Witnesses say 13 people, including Mogadishu's top police commander, were killed in clashes between the Somali government and insurgents in Mogadishu. The six-week-old power struggle has already killed more than 250.
AFP - Mogadishu's top police commander was among 13 people killed as the six-week-old power struggle between the Somali government and insurgents led to fresh clashes in the capital.
The fighting -- which has already killed more than 250 people -- also claimed the lives of five children, killed by a single mortar shell.
Witnesses said colonel Ali Said Hassan was killed during fierce fighting that broke out in the Mogadishu's southern Hodan district early Wednesday.
"The commander of Mogadishu police died in the line of duty," said a senior police official who asked not to be named.
"He was a brave officer who has expended tremendous effort to bring peace. He was killed by terrorists," he said. "We are all ready to die to bring peace and fight anti-peace local terrorists and their foreign backers."
The pre-dawn combat erupted when government forces attacked positions controlled by Islamist insurgents, a day after a battle left six dead in a northern neighbourhood.
"There was intense fighting when the security forces engaged those trouble-makers this morning," a Somali police commander told AFP on condition of anonymity.
Other police sources said three other members of the police force were killed in the fighting.
Witnesses also said nine civilians, five of them children in a nearby neighbourhood had died in mortar fire.
An AFP reporter saw the bodies of the five children -- aged between nine and 14 years -- lying in pools of blood under a balcony where they had sought shelter from shelling.
"The five children were trying to hide when a mortar shell landed at the same place they were hiding, unfortunately they all died on the spot," said Habibo Adan, a resident very close to the area.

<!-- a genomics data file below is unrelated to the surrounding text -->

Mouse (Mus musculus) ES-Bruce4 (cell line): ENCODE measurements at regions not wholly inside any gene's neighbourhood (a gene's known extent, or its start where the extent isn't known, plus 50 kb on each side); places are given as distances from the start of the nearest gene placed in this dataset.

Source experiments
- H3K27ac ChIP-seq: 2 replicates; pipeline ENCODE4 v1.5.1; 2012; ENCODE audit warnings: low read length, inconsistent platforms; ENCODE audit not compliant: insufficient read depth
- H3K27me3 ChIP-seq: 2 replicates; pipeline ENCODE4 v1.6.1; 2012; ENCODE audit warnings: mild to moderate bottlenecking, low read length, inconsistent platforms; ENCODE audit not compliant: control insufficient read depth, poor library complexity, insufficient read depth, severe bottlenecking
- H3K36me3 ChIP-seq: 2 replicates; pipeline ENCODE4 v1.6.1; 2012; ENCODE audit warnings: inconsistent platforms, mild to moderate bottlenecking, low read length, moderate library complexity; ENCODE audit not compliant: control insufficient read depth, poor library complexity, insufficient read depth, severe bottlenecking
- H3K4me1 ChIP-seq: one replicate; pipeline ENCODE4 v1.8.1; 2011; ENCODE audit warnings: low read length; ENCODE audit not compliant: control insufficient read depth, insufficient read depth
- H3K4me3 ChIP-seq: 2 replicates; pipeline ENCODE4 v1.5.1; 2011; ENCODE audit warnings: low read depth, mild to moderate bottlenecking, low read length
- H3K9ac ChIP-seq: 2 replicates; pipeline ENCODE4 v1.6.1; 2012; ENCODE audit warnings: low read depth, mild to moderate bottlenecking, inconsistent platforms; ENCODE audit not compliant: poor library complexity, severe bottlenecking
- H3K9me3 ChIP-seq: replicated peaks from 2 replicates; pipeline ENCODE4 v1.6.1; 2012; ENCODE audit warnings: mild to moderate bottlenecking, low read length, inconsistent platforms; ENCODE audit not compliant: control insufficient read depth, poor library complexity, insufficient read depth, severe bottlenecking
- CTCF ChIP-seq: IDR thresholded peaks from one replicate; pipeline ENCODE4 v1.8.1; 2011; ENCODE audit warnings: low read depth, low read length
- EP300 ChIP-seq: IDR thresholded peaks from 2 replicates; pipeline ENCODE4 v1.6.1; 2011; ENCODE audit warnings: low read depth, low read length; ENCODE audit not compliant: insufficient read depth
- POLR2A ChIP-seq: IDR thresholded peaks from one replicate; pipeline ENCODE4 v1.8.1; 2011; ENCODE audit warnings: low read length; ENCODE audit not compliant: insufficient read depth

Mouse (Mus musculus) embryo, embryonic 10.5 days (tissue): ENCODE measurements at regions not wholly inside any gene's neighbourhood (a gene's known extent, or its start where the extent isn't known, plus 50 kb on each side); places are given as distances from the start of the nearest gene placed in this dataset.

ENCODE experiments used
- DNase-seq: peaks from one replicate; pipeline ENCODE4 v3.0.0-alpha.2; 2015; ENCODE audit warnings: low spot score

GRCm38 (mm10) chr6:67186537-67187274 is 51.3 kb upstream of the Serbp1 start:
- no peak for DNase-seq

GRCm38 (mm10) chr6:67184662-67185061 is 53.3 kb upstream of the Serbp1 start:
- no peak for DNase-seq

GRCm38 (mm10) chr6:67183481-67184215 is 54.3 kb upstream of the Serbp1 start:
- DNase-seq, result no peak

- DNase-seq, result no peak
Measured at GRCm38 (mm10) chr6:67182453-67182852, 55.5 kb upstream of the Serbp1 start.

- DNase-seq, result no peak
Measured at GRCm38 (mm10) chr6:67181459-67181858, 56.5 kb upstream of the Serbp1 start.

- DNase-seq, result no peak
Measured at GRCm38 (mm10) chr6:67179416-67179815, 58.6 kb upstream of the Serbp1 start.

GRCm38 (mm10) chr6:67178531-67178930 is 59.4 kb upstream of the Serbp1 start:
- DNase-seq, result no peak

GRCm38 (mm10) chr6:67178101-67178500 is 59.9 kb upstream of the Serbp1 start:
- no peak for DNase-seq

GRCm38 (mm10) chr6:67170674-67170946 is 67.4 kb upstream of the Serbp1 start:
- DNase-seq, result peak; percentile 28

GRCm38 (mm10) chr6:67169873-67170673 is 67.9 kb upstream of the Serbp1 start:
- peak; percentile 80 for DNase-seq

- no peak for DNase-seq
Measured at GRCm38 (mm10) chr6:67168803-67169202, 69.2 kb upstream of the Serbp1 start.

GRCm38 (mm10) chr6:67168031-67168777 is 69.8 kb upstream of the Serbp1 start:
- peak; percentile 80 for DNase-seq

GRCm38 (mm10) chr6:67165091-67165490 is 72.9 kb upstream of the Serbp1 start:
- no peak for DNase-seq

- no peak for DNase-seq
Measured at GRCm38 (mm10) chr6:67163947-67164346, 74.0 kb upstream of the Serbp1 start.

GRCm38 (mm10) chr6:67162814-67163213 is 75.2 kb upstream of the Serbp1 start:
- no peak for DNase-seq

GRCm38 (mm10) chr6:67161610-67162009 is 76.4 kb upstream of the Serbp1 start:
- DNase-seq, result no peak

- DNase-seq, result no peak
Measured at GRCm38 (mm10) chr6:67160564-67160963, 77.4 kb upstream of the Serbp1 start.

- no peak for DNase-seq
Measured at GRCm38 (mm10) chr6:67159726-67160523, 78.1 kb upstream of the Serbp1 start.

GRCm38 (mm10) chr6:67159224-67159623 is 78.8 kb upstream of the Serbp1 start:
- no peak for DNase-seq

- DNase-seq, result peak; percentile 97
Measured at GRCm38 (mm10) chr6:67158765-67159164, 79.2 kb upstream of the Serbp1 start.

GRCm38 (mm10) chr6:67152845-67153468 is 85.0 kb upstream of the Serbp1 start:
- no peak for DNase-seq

Said Hasan Yusuf another resident: "I saw the dead bodies of four civilians who were killed by a mortar shell near Holwadag district."
At least 50 people were wounded in the renewed violence flare-up.
"We have picked at least 50 civilians who have been injured by the mortars and in cross fire. They include children and women and some of them have serious injuries," said ambulance driver Sheikh Mohammed Ali.
Since insurgent groups launched a major offensive against the administration of President Sharif Sheikh Ahmed on May 7, intense fighting has killed more than 250 people, civilians and combatants.
More than 122,000 people have also been displaced, making it "the largest caseload of new displacement in just over one month", according to the United Nation Children's Fund (UNICEF).
The UN refugee agency said renewed armed conflict in Somalia last year took the numbers of people displaced to 1.3 million.
The volatility of the situation in Somalia means the internally displaced are desperately lacking basics including shelter, water and food, according to aid agencies.
"Their dire situation is further exacerbated by the lack of humanitarian agencies' presence," said UNICEF whose largest operation hub in central Jowhar town was overrun and looted by militias a month ago.
"UNICEF is gravely disturbed by the new wave of aggression and hostilities against humanitarian aid work in Somalia which is putting lives of Somali children and women at great risk," Hannan Sulieman, acting head of UNICEF Somalia, said in a statement.
Militants took over the compound in Jowhar, 90 kilometres (55 miles) north of the capital on May 17.
The compound remains occupied by militiamen and inaccessible to aid workers, it added.
Somalia has been in the grip of civil war since the overthrow of president Mohamed Siad Barre in 1991.
Date created : 2009-06-17